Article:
Make no mistake about this—a sizeable number of well-heeled boosters and students were willing to overlook their coach’s alleged “indiscretions” because nobody’s perfect and besides, he wins football games.  The team is currently led on a temporary basis by an assistant coach.  No one really knows at this point who will be tapped to coach the team this year.

No one can really argue with the conclusion that Petrino’s alleged behavior was unacceptable and damaging to many people. Petrino was owed over $24 million for the remaining seven years on his contract. He still may decide to sue to try and collect part of that money.

Yet Long really had no choice in the matter. If Petrino was allowed to keep his job, then the university would be hard pressed to fire anyone in the future who engaged in inappropriate relationships with co-workers or persons he or she supervised. Firing Petrino now allows Long, and other top school officials, to say they acted decisively as soon as they learned there was a problem.

Right now there are 158 applicants for the job Jessica Dorrell (the recently hired employee by Petrino) got who may be lining up to file employment discrimination lawsuits. The university needs to try and take steps that can minimize legal exposure.

Long declined to comment at the latest news conference when asked if Dorrell is still employed by the athletic department. They have to be very careful how they treat her. She could very easily bring a sexual harassment suit or a wrongful termination suit.

Long stated at the news conference that Petrino had acted in a deceptive manner and had lied to his superiors. What part of the past situations involving the Auburn job and his exit from the Falcons job did Long not know about when he hired Petrino? Is it OK to hire someone who more than once acted in an unethical manner, as long as it didn’t involve your organization?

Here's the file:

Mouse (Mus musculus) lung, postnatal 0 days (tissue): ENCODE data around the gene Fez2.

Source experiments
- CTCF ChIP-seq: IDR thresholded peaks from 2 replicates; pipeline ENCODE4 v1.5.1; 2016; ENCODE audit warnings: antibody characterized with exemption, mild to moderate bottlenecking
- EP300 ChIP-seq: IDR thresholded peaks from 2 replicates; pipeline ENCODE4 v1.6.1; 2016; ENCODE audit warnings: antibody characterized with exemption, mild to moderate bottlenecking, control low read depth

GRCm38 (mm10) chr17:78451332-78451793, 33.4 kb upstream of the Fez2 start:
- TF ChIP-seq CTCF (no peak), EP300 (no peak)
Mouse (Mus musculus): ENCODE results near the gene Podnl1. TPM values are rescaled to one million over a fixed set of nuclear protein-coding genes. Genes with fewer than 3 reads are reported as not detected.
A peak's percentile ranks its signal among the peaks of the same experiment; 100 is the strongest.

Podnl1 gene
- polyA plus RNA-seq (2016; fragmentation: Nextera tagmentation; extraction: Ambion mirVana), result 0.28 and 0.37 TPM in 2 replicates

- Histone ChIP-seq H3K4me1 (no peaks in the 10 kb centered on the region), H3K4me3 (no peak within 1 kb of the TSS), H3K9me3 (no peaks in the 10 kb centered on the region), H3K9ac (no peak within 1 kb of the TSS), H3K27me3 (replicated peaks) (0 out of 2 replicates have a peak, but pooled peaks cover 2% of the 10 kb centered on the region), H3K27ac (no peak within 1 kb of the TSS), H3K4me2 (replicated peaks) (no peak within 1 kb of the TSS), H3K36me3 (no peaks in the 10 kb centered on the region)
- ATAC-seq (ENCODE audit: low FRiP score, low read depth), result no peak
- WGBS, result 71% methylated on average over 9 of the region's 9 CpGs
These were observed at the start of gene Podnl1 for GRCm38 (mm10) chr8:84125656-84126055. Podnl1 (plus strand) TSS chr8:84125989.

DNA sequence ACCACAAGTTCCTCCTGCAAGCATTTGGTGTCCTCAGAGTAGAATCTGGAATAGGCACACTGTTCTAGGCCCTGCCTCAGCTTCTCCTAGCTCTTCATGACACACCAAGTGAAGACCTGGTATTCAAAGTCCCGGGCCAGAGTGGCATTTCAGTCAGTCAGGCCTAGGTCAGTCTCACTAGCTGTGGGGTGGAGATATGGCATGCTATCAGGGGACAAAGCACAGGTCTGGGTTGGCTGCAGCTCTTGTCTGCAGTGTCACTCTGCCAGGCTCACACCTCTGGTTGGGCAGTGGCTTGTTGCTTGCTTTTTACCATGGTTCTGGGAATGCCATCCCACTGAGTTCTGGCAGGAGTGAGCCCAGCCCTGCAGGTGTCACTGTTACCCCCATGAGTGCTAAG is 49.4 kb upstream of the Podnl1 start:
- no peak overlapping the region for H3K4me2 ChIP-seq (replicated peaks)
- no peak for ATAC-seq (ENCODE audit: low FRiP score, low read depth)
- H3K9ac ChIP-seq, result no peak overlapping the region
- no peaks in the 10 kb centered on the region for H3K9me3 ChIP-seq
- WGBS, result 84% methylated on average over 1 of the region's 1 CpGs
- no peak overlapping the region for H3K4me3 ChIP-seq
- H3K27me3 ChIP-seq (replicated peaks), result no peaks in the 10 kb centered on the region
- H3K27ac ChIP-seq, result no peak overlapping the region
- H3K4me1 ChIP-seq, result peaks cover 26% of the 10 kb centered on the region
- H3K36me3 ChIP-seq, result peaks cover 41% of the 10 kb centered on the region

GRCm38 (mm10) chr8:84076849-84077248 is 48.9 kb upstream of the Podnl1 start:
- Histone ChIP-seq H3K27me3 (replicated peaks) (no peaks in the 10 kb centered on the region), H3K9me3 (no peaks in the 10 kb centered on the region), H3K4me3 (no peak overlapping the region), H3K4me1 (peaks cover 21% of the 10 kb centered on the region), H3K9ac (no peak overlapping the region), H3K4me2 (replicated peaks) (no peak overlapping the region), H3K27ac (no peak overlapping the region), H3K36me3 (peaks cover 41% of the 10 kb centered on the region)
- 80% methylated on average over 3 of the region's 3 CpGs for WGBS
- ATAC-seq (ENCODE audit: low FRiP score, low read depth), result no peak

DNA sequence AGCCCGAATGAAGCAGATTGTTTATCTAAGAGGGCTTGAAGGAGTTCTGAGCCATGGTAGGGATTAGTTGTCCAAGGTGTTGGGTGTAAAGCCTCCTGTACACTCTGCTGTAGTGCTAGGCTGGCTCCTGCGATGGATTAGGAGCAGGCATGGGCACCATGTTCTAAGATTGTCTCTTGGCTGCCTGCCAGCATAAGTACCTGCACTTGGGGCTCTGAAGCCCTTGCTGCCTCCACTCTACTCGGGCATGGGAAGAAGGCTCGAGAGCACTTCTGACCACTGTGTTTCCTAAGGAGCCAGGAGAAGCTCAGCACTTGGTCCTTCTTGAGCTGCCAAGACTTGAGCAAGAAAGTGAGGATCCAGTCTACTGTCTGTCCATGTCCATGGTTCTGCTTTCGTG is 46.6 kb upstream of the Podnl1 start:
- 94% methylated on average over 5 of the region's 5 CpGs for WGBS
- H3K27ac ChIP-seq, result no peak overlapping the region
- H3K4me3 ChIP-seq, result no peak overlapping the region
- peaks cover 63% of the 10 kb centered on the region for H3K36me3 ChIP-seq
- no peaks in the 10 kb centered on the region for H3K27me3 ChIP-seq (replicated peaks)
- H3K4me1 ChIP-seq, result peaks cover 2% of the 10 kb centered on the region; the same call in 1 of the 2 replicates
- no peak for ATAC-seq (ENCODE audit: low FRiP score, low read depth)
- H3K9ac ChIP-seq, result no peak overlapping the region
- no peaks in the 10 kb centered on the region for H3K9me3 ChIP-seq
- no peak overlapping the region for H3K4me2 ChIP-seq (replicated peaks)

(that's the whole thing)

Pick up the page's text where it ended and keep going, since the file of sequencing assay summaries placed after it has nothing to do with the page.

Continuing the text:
Petrino will likely coach again if the past is a prologue to the future. Mike Price was fired from the Alabama football head coaching job after a drunken night at a Florida strip club (coming on top of some other episodes around the campus) and was hired a year later to coach at UTEP.  After Bobby Knight was finally fired as Indiana head men’s basketball coach in May 2000 in the wake of his latest episode of inappropriate conduct, he surfaced a year later at Texas Tech. Larry Eustachy was fired as men’s basketball coach at Iowa State following a wild night of partying with college fraternity members. He was later hired as head coach at Southern Mississippi.

People should be allowed second chances and people can change. Petrino has built a reputation during his entire career for acting self-centered, arrogant and intolerant of others. Only time will tell, if he can change.

Unethical and unseemly behavior can be overlooked when the wins are rolling in. Ethics seem to surface among administrators when the economic factors align in such a way that the school may lose money because of this poor behavior. But for an accident on a slippery, twisting roadway Petrino would today still be the deified head coach of Arkansas.

When will sports management people learn? If Joe Paterno had been called to task back in 1998 or in 2003, would Penn State be dealing with its ongoing crisis? If someone had stepped in and stopped Woody Hayes, would he have been retired before that late December night in 1978 when he punched a Clemson player on national TV in the Gator Bowl? If someone stood up to Knight years earlier, would the Indiana program have had to endure 10 years of wandering in the wilderness before this year’s success?

The stories about Bobby Petrino should serve as a warning to anyone working in the field of sports. Use sound judgment and exhibit ethical behavior today and you won’t be worried about a scandal and possible lawsuits tomorrow.

The United States Sports Academy teaches ethics and legal studies to its students to better prepare them for career in sport. For more information go to http://ussa.edu.

Dr. Greg Tyler, Esq., is The Sport Digest editor and the Library Director/Archivist at the United States Sports Academy. Before joining the Academy, Tyler practiced law for a number of years. He also currently teaches online classes on sports issues at the Academy and in the past Tyler has lectured on intellectual property law.